Reports over the weekend that the German automaker Volkswagen was getting ready to write off its entire $300 million-plus investment in Gett has taken the Israeli ride-hailing service by surprise.
The German weekly Der Spiegel reported on Friday that VW would write off the investment after concluding that Gett’s app had failed to gain ground on bigger rivals Uber and Lyft of the United States and China’s Didi Chuxing
Spiegel cited sources saying Volkswagen had already written down the value of its Gett holding to just 16 million euros ($18.3 million). Volkswagen declined to comment.
If true, the news would mark a big comedown for Gett and make it harder for the company to raise capital in the future.
But sources close to Gett told TheMarker that VW’s decision didn’t seem to make sense, noting that as recently as June the German company had participated in an $80 million fundraising round.
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In addition, the sources said, the company has switched focus from growth to profitability and expects to show revenues for 2018 of $1 billion. Gett aims to be profitable after discounting for research and development expenses in 2019, and be fully profitable the following year.
Still, the news illustrates how far the two companies’ high hopes have receded since VW put $300 million into Gett in 2016. More than a financial investment, it was an investment by VW in the future of transportation. The Germans hoped that Gett’s technology would give it a foothold into the emerging field of shared riding and enable it to compete with the seemingly unstoppable rise of Uber in Europe.
“Within the framework of our future Strategy 2025, the partnership with Gett marks the first milestone for the Volkswagen Group on the road to providing integrated mobility solutions that spotlight our customers and their mobility needs,” Matthias Müller, a VW official said at the time.
But VW gradually realized the Gett wouldn’t be the answer to its challenges. A year ago its MOIA unit launched an all-electric ride-sharing car and two months ago announced a partnership with Intel, its Israeli unit Mobileye and Israel’s Champion Motors to start a commercial self-driving, ride-hailing service in Israel in 2019.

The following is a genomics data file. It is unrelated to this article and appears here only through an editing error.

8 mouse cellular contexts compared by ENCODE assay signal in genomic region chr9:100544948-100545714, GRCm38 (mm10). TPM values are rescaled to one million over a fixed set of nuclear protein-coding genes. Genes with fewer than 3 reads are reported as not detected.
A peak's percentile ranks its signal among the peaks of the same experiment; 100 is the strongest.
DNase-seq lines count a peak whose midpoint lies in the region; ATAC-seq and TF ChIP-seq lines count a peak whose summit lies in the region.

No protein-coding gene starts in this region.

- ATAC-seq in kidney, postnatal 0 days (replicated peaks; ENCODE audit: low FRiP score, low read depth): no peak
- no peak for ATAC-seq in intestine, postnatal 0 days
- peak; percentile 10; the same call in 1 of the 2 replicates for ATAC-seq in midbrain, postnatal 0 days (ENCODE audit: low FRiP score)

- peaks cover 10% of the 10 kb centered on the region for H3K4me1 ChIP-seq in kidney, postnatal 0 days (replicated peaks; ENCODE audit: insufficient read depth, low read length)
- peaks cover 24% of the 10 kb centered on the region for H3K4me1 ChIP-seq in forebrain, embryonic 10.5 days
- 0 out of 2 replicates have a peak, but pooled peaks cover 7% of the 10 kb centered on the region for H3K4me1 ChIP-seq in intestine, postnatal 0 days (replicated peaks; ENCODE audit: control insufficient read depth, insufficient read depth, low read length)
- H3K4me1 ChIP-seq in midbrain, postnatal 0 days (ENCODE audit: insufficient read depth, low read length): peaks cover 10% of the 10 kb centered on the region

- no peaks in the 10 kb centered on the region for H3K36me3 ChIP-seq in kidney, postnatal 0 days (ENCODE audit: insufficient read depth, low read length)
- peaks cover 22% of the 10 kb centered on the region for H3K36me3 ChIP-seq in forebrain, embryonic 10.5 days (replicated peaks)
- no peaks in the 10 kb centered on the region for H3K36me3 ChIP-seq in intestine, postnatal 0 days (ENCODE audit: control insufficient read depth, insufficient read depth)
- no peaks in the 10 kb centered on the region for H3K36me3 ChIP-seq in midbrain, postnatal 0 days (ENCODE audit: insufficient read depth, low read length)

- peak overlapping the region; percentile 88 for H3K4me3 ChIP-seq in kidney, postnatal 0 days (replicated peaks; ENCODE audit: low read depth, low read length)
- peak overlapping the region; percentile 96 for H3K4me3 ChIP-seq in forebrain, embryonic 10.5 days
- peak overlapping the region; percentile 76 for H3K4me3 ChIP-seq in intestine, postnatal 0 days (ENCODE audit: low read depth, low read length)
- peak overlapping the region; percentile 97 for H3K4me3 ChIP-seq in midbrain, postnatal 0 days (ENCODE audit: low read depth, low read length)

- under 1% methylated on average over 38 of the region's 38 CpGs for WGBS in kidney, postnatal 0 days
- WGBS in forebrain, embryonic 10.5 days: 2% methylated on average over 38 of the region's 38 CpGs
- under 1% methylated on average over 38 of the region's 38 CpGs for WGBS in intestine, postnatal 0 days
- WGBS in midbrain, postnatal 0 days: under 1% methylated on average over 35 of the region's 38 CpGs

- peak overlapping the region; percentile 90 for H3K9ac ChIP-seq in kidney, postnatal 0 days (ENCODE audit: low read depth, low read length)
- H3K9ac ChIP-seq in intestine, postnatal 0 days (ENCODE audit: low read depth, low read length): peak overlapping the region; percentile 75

As far as anyone knows, Gett is not participating in either of these new ventures.
Meanwhile, Gett itself has failed to match the growth of the biggest ride-hailing services. Although Gett dominates the Israeli taxi-hailing market, with 8,500 drivers, in bigger markets like New York it’s a small player.
The market share for its Juno unit, which Gett acquired for $200 million in 2017, is just 2%, according to data from consumer research firm Second Measure.
It’s hard to imagine that Israeli startup stands much of a chance against global giants like Uber and Lyft, not to mention China’s Didi Chuxing, India’s Ola or even Singapore’s Grab. Gett and Uber were both founded within a year of each other in 2009-10, but Uber is readying to conduct an initial public offering at a $120 billion valuation.
Gett, meanwhile, has seen its much smaller valuation decline. When it last raised money in June, Gett was valued at $1.4 billion, it made no secret that the valuation was down from its previous fundraising.
Tiran Rothman, head of the Israel office for the market research firm First & Sullivan, said not too much should be read into the reports of VW’s decision.
“Concerning Gett, the write-down is an accounting issue based on the decline in its intangible assets. From a financial perspective it’s about a specific decline that could be reversed,” he said. “It’s a sign that the momentum in the shared-rising segment slowed in 2018.”